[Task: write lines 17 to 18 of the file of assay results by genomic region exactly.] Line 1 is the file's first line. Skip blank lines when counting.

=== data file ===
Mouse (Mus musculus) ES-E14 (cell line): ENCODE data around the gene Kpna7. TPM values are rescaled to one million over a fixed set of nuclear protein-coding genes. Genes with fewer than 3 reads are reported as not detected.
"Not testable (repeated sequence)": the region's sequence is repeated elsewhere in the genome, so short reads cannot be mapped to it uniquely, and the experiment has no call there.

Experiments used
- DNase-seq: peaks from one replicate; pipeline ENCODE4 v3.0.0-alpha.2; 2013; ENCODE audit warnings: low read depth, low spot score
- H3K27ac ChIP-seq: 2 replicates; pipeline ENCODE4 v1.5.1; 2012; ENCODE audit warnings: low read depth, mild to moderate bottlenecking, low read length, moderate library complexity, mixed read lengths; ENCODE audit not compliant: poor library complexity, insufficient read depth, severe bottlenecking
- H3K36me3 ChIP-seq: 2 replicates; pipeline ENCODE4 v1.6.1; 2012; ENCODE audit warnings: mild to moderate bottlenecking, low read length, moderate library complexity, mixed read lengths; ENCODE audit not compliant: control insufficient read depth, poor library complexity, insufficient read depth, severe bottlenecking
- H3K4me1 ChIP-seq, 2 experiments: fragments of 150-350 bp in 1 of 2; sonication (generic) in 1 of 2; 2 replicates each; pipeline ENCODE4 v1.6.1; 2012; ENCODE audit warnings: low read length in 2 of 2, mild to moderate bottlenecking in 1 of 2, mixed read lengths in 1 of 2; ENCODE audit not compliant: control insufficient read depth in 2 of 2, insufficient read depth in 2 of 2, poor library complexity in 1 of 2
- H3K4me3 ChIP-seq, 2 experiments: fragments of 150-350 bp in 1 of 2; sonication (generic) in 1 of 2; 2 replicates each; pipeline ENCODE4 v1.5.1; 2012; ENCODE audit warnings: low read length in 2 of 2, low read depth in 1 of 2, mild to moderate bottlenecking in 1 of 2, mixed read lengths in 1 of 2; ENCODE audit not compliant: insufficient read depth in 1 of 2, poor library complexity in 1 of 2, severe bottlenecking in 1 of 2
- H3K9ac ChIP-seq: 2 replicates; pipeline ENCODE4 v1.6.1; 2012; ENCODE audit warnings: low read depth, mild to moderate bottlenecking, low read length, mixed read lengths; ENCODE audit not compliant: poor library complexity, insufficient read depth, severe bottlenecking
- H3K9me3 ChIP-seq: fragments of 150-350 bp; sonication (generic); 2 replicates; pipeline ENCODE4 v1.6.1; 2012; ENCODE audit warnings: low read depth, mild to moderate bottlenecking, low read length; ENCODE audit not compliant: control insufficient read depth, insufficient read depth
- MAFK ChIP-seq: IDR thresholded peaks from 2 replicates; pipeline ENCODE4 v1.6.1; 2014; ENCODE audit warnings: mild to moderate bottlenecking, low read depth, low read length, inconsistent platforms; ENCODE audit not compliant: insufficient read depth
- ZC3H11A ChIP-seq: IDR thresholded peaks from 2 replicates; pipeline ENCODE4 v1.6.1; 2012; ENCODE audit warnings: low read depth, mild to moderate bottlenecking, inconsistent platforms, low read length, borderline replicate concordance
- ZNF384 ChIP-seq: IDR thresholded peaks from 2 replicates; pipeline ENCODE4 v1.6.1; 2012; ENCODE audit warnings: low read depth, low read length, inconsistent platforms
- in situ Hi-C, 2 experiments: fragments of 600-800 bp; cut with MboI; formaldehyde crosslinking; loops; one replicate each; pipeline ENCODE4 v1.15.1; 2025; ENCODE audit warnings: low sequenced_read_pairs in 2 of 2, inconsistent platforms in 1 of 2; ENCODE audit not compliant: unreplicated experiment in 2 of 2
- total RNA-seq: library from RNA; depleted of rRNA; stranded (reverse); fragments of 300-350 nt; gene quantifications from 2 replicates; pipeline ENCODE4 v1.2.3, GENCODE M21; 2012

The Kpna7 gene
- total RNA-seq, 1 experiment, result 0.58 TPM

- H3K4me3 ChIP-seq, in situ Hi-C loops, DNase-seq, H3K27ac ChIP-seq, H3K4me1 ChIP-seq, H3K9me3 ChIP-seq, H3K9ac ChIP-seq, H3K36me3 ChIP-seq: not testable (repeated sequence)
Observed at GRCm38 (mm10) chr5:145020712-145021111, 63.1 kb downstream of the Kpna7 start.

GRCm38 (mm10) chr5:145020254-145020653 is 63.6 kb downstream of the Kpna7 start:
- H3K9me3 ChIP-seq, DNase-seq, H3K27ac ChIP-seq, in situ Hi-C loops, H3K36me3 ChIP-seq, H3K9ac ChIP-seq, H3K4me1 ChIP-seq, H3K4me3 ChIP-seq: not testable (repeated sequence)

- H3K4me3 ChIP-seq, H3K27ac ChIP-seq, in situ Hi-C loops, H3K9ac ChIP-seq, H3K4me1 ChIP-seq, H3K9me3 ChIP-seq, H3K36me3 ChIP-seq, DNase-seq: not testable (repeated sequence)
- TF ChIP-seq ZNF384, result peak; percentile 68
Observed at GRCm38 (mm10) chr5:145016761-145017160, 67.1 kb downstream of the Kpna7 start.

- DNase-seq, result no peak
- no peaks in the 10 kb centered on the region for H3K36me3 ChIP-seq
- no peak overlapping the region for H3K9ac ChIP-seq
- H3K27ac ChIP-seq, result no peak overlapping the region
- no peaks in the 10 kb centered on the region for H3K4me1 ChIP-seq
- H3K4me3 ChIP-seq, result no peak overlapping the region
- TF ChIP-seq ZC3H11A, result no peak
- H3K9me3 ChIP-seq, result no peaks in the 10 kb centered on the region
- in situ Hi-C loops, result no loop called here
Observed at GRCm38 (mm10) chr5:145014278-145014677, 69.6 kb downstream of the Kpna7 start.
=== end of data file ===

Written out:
- total RNA-seq, 1 experiment, result 0.58 TPM

- H3K4me3 ChIP-seq, in situ Hi-C loops, DNase-seq, H3K27ac ChIP-seq, H3K4me1 ChIP-seq, H3K9me3 ChIP-seq, H3K9ac ChIP-seq, H3K36me3 ChIP-seq: not testable (repeated sequence)